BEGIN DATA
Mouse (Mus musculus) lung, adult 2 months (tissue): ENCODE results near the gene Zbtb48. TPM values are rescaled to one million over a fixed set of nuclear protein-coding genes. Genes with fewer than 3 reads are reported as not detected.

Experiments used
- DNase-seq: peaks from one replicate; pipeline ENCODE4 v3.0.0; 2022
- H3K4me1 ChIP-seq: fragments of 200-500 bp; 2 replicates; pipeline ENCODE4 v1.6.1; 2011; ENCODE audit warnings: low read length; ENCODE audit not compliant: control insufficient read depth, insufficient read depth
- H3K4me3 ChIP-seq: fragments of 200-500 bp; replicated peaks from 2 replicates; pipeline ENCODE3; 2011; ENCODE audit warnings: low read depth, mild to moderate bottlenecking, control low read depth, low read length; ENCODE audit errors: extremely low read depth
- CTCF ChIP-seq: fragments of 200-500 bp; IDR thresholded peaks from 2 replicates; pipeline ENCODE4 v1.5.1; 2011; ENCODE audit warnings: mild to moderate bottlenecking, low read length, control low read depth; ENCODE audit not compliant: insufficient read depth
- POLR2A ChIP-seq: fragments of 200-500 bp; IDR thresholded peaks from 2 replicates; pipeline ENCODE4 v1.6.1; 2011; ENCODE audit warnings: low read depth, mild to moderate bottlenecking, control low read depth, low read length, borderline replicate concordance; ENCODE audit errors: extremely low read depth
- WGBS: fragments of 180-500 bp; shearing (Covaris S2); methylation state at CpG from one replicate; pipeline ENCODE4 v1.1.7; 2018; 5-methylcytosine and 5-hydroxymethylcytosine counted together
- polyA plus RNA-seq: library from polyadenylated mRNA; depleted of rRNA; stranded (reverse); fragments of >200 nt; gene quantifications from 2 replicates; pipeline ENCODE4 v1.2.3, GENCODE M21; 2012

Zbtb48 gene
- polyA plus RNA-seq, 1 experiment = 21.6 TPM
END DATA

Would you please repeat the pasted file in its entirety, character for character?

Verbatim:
Mouse (Mus musculus) lung, adult 2 months (tissue): ENCODE results near the gene Zbtb48. TPM values are rescaled to one million over a fixed set of nuclear protein-coding genes. Genes with fewer than 3 reads are reported as not detected.

Experiments used
- DNase-seq: peaks from one replicate; pipeline ENCODE4 v3.0.0; 2022
- H3K4me1 ChIP-seq: fragments of 200-500 bp; 2 replicates; pipeline ENCODE4 v1.6.1; 2011; ENCODE audit warnings: low read length; ENCODE audit not compliant: control insufficient read depth, insufficient read depth
- H3K4me3 ChIP-seq: fragments of 200-500 bp; replicated peaks from 2 replicates; pipeline ENCODE3; 2011; ENCODE audit warnings: low read depth, mild to moderate bottlenecking, control low read depth, low read length; ENCODE audit errors: extremely low read depth
- CTCF ChIP-seq: fragments of 200-500 bp; IDR thresholded peaks from 2 replicates; pipeline ENCODE4 v1.5.1; 2011; ENCODE audit warnings: mild to moderate bottlenecking, low read length, control low read depth; ENCODE audit not compliant: insufficient read depth
- POLR2A ChIP-seq: fragments of 200-500 bp; IDR thresholded peaks from 2 replicates; pipeline ENCODE4 v1.6.1; 2011; ENCODE audit warnings: low read depth, mild to moderate bottlenecking, control low read depth, low read length, borderline replicate concordance; ENCODE audit errors: extremely low read depth
- WGBS: fragments of 180-500 bp; shearing (Covaris S2); methylation state at CpG from one replicate; pipeline ENCODE4 v1.1.7; 2018; 5-methylcytosine and 5-hydroxymethylcytosine counted together
- polyA plus RNA-seq: library from polyadenylated mRNA; depleted of rRNA; stranded (reverse); fragments of >200 nt; gene quantifications from 2 replicates; pipeline ENCODE4 v1.2.3, GENCODE M21; 2012

Zbtb48 gene
- polyA plus RNA-seq, 1 experiment = 21.6 TPM